operations used in section for data-directed
programming, as follows:

(define operation-table (make-table)) (define get (operation-table 'lookup-proc)) (define put (operation-table 'insert-proc!))

**Exercise.**
In the table implementations above, the keys are tested for equality
using `equal?` (called by `assoc`). This is not always the appropriate test. For
instance, we might have a table with numeric keys in which we don't
need an exact match to the number we're looking up,
but only a number within some tolerance of it.
Design a table constructor `
make-table` that takes as an argument a `same-key?` procedure
that will be used to test ``equality'' of keys. `Make-table` should
return a `dispatch` procedure that can be used to access
appropriate `lookup` and `insert!` procedures for a local
table.

**Exercise.**
Generalizing one- and two-dimensional tables, show how to implement a
table in which values are stored under an arbitrary number of keys and
different values may be stored under different numbers of keys. The
`lookup` and `insert!` procedures should take as input a list
of keys used to access the table.

**Exercise.**
To search a table as implemented above, one needs to scan through the
list of records. This is basically the unordered list representation of
section . For large tables, it may be more
efficient to structure the table in a different manner. Describe a
table implementation where the (key, value) records are organized
using a binary tree, assuming that keys can be ordered in some way
(e.g., numerically or alphabetically). (Compare
exercise of chapter 2.)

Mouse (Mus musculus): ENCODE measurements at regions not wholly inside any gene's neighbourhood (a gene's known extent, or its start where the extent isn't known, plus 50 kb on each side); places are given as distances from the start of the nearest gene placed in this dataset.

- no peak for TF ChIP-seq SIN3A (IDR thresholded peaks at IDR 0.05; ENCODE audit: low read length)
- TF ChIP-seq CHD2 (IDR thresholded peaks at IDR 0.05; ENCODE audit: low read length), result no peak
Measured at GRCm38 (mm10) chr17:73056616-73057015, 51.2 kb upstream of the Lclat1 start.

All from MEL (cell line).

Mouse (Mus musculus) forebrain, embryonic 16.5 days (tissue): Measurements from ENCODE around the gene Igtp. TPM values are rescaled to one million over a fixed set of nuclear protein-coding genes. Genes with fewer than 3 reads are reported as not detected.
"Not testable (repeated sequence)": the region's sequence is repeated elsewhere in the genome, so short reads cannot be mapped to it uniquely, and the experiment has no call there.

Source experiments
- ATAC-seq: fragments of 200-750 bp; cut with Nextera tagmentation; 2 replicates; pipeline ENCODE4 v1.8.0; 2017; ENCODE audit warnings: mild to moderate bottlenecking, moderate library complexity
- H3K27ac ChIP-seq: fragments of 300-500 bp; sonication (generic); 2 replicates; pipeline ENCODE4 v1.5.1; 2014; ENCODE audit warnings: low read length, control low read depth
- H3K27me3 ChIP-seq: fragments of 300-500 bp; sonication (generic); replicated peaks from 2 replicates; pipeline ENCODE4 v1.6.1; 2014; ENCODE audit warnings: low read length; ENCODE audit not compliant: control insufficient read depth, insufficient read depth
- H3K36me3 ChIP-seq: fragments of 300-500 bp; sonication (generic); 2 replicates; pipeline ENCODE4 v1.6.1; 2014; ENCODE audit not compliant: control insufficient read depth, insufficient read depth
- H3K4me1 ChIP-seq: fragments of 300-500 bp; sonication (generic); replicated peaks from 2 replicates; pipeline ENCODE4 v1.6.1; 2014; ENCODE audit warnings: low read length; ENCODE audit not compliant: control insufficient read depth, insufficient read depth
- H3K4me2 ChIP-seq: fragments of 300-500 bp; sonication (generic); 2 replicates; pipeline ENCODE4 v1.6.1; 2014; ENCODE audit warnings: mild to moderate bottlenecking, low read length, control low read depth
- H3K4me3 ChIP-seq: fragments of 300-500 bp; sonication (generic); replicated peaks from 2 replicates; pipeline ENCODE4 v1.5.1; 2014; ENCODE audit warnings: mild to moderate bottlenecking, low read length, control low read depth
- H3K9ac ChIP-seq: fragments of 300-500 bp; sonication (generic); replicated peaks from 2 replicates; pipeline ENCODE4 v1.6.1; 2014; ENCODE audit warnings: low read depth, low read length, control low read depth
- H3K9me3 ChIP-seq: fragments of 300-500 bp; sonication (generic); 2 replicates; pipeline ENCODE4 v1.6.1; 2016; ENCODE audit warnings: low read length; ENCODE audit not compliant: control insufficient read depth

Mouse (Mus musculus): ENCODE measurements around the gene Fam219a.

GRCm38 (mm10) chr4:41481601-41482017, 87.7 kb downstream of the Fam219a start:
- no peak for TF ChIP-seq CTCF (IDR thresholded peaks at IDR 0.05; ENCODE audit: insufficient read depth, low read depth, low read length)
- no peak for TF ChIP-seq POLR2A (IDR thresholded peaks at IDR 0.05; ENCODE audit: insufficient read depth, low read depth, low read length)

**Exercise.**
*Memoization* (also called *tabulation*) is a technique that
enables a procedure to record, in a local table, values that have
previously been computed. This technique can make a vast difference
in the performance of a program. A memoized procedure maintains a
table in which values of previous calls are stored
using as keys the arguments that produced the values. When the
memoized procedure is asked to compute a value, it first checks the
table to see if the value is already there and, if so, just returns
that value. Otherwise, it computes the new value in the ordinary way
and stores this in the table. As an example of memoization, recall
from section the exponential process for
computing Fibonacci numbers:

(define (fib n) (cond ((= n 0) 0) ((= n 1) 1) (else (+ (fib (- n 1)) (fib (- n 2))))))The memoized version of the same procedure is

(define memo-fib (memoize (lambda (n) (cond ((= n 0) 0) ((= n 1) 1) (else (+ (memo-fib (- n 1)) (memo-fib (- n 2))))))))where the memoizer is defined as

(define (memoize f) (let ((table (make-table))) (lambda (x) (let ((previously-computed-result (lookup x table))) (or previously-computed-result (let ((result (f x))) (insert! x result table) result))))))Draw an environment diagram to analyze the computation of